by Chris Connor
Mike Mills has built a stellar reputation over the past twenty years with his 2010 and 2016 films Beginners and 20th Century Women earning stellar reviews and tackling some hefty themes. Mills returns with his first effort in five years with C’mon C’mon which has earned very positive early reviews and been marked as an outside contender for awards season.
C’mon C’mon focuses on Joaquin Phoenix’s Johnny a travelling radio journalist working on a project cataloguing young people’s thoughts on the future. The story centres on the relationship between Johnny and his nephew Jesse, for whom he is caring while his sister Viv looks after her troubled husband. Johnny takes Jesse on his recording trip and so the film ventures to several parts of the US beginning in Los Angeles before New York and New Orleans. The film is partly inspired by Mills’ own son Hopper and it is clearly a deeply personal project for him.
The black and white cinematography helps to accentuate the introspective and melancholic and tone of the film with it being so clearly focused on the relationships between Johnny and Jesse and Johnny and Viv. It adds depth to the sunlit and beach scenes in LA and the New York skyline.
The performances make what might seem mundane into something quite profound with Phoenix, now a father himself coming to grips with what it takes to care for Jesse and how difficult and profound the experience can be. In a career built on excellent performances this is one of Phoenix’s most moving and in contrast to some of his darker work on films like Joker or The Master. With the film focusing on a cast of three core characters, the performances are crucial to its success.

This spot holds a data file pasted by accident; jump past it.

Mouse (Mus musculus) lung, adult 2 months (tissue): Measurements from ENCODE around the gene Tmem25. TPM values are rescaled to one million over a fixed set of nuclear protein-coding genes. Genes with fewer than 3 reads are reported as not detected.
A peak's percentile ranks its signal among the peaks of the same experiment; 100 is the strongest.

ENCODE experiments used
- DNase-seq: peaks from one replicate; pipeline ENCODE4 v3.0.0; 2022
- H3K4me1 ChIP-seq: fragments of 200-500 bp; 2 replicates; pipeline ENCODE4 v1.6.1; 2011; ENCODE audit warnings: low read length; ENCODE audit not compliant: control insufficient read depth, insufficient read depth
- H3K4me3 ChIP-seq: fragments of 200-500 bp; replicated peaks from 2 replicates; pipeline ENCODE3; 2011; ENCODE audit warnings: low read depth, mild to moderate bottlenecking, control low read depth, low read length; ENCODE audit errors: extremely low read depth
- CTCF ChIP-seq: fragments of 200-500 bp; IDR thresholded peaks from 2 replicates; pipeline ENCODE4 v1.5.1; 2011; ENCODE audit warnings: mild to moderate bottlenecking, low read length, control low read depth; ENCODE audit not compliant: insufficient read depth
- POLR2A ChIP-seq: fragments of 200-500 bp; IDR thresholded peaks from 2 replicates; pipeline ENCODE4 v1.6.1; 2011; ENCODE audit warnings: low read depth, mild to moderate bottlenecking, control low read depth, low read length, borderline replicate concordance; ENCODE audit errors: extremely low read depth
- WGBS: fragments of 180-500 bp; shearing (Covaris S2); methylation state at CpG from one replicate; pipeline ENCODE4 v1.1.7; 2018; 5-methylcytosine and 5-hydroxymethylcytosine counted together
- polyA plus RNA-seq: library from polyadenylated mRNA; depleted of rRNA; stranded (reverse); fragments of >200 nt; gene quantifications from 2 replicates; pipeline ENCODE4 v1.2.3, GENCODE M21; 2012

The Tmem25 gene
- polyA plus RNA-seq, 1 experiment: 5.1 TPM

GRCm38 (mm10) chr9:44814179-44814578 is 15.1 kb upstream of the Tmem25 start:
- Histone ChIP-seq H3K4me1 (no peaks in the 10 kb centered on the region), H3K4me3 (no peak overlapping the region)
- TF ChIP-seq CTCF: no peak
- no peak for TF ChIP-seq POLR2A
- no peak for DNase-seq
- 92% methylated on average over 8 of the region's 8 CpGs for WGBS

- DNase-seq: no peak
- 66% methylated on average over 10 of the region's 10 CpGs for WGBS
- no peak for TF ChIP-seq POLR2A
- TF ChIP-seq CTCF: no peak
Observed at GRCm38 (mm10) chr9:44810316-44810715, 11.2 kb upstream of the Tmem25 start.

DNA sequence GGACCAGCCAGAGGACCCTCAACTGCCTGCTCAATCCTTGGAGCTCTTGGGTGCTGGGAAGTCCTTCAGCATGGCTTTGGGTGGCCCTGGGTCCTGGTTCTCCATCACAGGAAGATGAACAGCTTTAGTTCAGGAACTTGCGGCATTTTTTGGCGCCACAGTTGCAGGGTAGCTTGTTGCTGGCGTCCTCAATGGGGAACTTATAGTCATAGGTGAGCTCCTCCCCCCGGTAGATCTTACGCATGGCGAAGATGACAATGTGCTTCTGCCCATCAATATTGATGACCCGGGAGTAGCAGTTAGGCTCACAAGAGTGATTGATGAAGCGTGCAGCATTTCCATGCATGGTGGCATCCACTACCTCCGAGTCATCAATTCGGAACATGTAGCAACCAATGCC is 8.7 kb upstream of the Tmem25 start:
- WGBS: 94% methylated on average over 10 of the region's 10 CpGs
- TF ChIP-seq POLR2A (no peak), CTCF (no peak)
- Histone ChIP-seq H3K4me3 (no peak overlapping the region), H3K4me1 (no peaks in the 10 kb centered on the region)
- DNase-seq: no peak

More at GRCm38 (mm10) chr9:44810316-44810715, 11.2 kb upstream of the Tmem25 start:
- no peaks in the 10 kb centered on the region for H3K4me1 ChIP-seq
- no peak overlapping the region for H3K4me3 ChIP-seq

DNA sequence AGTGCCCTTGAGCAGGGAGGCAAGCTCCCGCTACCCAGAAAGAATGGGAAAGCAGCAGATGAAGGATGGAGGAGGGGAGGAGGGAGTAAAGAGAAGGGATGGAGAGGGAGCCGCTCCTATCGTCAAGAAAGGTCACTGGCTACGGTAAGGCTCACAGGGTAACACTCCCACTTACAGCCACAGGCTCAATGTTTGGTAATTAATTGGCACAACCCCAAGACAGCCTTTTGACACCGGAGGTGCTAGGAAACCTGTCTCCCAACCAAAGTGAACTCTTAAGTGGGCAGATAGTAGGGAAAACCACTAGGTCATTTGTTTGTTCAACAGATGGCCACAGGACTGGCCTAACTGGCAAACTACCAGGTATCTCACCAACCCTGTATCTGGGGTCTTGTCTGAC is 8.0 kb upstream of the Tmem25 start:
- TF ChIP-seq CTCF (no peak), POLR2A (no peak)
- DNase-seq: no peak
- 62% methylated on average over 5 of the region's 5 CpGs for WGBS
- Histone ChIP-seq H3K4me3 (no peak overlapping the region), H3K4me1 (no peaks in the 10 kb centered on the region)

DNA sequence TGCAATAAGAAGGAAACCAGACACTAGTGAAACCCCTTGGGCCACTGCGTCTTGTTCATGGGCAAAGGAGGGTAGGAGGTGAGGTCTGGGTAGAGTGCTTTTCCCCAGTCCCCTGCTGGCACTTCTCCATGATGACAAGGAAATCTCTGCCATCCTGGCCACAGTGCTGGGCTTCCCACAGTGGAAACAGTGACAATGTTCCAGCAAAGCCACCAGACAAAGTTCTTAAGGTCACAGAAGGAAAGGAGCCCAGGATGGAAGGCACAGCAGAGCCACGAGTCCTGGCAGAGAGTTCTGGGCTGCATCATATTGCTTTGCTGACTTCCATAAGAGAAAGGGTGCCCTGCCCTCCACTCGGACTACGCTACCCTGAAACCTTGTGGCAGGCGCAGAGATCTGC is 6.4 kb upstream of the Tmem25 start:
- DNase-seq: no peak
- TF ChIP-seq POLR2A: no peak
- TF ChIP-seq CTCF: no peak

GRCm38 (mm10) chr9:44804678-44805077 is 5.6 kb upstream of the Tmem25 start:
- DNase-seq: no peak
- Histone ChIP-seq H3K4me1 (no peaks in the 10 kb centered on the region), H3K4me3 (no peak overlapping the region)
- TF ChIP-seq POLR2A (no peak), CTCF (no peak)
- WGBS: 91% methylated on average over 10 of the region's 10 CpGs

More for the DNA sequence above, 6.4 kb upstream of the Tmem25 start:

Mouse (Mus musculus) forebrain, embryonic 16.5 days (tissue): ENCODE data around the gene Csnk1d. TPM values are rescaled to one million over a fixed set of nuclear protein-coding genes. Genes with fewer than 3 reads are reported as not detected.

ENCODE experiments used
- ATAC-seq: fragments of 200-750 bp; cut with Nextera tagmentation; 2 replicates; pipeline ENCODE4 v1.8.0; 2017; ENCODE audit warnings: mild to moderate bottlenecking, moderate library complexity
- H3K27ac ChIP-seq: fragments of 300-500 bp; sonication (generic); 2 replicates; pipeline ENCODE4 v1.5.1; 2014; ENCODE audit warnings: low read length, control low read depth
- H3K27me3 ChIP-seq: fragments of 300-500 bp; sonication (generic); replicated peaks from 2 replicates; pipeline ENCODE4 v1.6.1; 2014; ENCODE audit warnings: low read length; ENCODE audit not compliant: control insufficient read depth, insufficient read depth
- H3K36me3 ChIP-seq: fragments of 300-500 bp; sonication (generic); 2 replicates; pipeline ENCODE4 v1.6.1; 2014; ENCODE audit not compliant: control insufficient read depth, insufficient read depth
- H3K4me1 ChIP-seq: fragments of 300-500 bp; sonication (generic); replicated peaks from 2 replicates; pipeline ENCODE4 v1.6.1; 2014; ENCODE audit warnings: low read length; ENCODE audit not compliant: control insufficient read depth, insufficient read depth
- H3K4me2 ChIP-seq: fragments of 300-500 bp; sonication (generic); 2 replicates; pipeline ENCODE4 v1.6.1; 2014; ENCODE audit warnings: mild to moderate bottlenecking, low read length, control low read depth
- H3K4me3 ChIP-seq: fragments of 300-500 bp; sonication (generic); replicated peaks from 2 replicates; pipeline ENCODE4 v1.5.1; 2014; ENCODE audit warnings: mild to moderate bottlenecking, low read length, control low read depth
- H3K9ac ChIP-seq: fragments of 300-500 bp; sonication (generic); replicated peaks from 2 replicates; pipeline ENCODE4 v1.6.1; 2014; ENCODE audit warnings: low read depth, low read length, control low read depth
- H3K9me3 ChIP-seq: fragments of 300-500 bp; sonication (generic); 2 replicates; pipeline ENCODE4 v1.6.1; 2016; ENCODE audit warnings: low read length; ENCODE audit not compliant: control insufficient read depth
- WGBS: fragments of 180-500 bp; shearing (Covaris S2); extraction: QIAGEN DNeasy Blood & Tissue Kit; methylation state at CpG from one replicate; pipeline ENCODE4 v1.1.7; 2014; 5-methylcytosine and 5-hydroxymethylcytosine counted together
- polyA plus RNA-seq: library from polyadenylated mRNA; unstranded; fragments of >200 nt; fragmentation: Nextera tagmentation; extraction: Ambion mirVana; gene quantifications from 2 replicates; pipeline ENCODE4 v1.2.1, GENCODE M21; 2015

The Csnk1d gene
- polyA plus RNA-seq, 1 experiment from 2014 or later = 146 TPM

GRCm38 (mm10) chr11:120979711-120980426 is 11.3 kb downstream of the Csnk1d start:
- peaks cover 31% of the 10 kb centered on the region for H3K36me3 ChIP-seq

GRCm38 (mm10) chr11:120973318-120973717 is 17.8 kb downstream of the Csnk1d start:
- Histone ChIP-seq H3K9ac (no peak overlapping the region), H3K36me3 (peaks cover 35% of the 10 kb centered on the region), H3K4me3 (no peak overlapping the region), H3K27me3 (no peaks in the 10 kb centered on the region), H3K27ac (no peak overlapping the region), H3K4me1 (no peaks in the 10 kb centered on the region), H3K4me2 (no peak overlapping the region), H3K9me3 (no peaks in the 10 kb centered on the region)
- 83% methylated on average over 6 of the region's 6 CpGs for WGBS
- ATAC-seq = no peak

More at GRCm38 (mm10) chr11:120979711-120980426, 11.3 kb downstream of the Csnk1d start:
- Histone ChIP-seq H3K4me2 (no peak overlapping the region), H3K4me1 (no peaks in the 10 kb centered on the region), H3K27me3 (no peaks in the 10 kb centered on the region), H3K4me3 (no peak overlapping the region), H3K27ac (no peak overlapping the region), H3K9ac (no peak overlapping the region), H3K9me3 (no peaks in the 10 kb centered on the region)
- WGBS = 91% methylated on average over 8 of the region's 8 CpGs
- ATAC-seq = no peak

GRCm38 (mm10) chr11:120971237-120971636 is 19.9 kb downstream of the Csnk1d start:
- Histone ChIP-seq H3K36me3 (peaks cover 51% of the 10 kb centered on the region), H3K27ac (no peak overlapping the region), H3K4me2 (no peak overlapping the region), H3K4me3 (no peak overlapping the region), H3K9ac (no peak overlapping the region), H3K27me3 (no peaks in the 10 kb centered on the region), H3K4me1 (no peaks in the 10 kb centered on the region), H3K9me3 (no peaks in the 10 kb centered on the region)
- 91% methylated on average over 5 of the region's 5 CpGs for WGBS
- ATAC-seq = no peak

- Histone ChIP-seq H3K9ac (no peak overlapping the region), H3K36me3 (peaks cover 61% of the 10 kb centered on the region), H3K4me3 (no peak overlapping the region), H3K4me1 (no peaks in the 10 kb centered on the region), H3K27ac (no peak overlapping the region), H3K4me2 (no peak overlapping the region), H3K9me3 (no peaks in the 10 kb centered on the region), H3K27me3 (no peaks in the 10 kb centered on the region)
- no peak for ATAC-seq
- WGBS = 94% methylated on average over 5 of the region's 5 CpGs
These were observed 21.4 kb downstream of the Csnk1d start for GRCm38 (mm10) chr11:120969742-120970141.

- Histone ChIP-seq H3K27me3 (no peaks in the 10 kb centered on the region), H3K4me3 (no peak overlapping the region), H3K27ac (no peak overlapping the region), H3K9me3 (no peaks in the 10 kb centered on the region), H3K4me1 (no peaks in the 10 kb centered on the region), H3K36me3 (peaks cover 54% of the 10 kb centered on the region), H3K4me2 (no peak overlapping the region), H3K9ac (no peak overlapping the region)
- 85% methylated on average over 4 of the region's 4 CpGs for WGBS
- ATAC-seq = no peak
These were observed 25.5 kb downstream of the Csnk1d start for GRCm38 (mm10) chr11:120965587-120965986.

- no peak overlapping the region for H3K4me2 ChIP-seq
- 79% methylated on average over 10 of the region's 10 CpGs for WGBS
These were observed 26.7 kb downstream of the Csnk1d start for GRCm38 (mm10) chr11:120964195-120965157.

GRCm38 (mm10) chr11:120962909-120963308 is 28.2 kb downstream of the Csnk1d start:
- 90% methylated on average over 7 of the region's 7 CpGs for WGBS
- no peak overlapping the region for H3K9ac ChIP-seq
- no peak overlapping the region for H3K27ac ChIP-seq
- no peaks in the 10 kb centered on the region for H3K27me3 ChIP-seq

The journey the pair go-on is something to behold and nine-year-old Woody Norman (remarkably a Brit) holds his own against Phoenix with what must rank as one of the strongest child performances for some years. Gaby Hoffman as Viv sells the joy and strain motherhood has had on her, coupled with the exertions of her husband Paul’s condition. She deserves the same amount of praise being directed towards Phoenix and Norman.
It is a moving reflection on childhood dreams and how our views on the world change as we get older. The use of Johnny’s radio programmes helps Jesse come to terms with the world around him and gives us a sense of the importance of hearing the youth’s voice. It is ultimately about listening to others and how this will help us come to terms with the things going on in our lives, in the case of Johnny this is coming to terms with the death of his mother and splitting from his long term girlfriend.
C’mon C’mon is a moving and reflective portrait of the joys of childhood and the little things that help to shape this point in life. It is an eye-opening reflection on the youth of today and the will to shape the future. The performances excel in illuminating the impact of grief and how relationships can heal over time. It is a privilege to witness the journey of Jesse and Johnny as they become an important fixture in one another’s lives. We can only hope this marks more of Mike Mills’ genius and hopefully a shorter turnaround for his next film, he is leaving quite a legacy and C’mon C’mon is the latest chapter of his brilliance.
C’mon C’mon is out in cinemas now!